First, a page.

Internet of Things

The modern-day space race for metropolitan areas to earn the title of "smart city" is in full swing. Among the world's top contenders are Barcelona, Singapore, Seoul, London and New York, which are leading the way in the introduction of smart technologies and applications to improve sustainability, system automation, quality of life and other key areas critical to urban centers and communities.

Parking meters, information signs, CCTV, traffic signals – almost everywhere that you look in a modern city, there’s a microchip embedded device, connecting to what has now become known as the all-encompassing Internet of Things. Although we often overlook the fact, cities are, in essence, huge and complex businesses. Cities compete for residents, investors, tourists, and even funding from central government. For cities to remain relevant, they have to become smarter, leaner, and more connected.

AT&T Alliance Channel announced the addition of a smart irrigation solution to its portfolio. The new product uses internet of things (IoT) controllers to track water flow and usage in near real time. AT&T worked with HydroPoint, a company specializing in smart water management systems, to develop the new solution, which is grouped with the carrier's smart cities product line.

A memorable cartoon shows a store with two tables, one labeled “Toys for Normal Children,” the other labeled “Toys for Gifted Children.” The former had no customers; the latter was three deep.

Apply that analogy to smart cities. Can you imagine an elected official shopping at the “normal city” table? I would argue that so many city officials are consumed with transforming their city into a “smartest city” nominee, they lose sight of doing normal really well.

Systems integrators and infrastructure vendors are learning that the best time to propose a smart building solution to property owners is often before the first lease is even signed. They say building owners who wire their buildings for connectivity and bandwidth will save money in the long run because their infrastructure will support the services that tenants will ultimately want.

City councils around the United States realize that connecting municipal infrastructure to the internet can improve the quality of life for citizens and ultimately save taxpayers money. The drive to make cities "smarter" is a clear opportunity for infrastructure vendors and systems integrators, but cities are looking to these companies for more than equipment and services.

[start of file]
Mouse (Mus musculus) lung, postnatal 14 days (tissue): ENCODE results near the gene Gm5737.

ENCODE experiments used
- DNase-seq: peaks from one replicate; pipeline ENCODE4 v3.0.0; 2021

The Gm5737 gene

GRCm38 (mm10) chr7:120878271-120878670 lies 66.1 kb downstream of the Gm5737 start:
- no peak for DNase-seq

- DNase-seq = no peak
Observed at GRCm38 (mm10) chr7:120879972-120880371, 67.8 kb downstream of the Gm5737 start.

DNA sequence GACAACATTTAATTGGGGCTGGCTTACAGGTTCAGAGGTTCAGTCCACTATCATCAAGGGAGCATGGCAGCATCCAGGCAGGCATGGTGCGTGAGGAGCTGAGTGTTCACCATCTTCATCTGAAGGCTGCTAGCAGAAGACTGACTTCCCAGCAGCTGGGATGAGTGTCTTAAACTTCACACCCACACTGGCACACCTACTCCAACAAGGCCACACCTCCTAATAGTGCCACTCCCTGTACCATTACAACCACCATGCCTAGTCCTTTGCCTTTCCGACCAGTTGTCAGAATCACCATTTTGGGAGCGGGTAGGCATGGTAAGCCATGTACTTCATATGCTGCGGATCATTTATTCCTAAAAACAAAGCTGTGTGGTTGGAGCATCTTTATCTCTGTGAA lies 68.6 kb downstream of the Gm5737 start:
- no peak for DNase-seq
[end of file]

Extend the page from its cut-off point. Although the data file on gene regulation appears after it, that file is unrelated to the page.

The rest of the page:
Wednesday, April 5, 2017 - 11:45

As more and more cities adopt the Internet of Things (IoT) to tackle challenges and increase efficiency, new questions arise. Smart cities now face issues of policy, design, civic life and economics. Technological innovation may have been the first step, but it isn’t the last.

The urban environment is getting more sentient, changing how we go about our daily lives. How could the digital revolution could change the world of resources?

Verizon Wireless has activated its Category M1 LTE network, making it the first U.S. carrier to launch a nationwide LTE network dedicated to the internet of things. The carrier said it will offer IoT data plans for as little as $2 per month per device, with customized options available for bulk activations and volume purchases.

The Internet of Things (IoT) is an incredibly diverse space, encompassing a large variety of hardware form factors and software ecosystems unlike anything we have seen in technology. Smartwatches, connected cameras, drones, thermostats, voice-enabled speakers, smart appliances and more-they all live together within the IoT.

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